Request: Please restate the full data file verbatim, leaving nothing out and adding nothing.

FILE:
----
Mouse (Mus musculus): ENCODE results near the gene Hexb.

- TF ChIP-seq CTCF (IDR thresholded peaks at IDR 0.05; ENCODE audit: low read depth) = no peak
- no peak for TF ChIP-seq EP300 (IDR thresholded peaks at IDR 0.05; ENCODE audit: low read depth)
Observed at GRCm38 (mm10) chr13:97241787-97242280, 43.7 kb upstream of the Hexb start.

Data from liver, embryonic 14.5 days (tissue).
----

Mouse (Mus musculus): ENCODE results near the gene Hexb.

- TF ChIP-seq CTCF (IDR thresholded peaks at IDR 0.05; ENCODE audit: low read depth) = no peak
- no peak for TF ChIP-seq EP300 (IDR thresholded peaks at IDR 0.05; ENCODE audit: low read depth)
Observed at GRCm38 (mm10) chr13:97241787-97242280, 43.7 kb upstream of the Hexb start.

Data from liver, embryonic 14.5 days (tissue).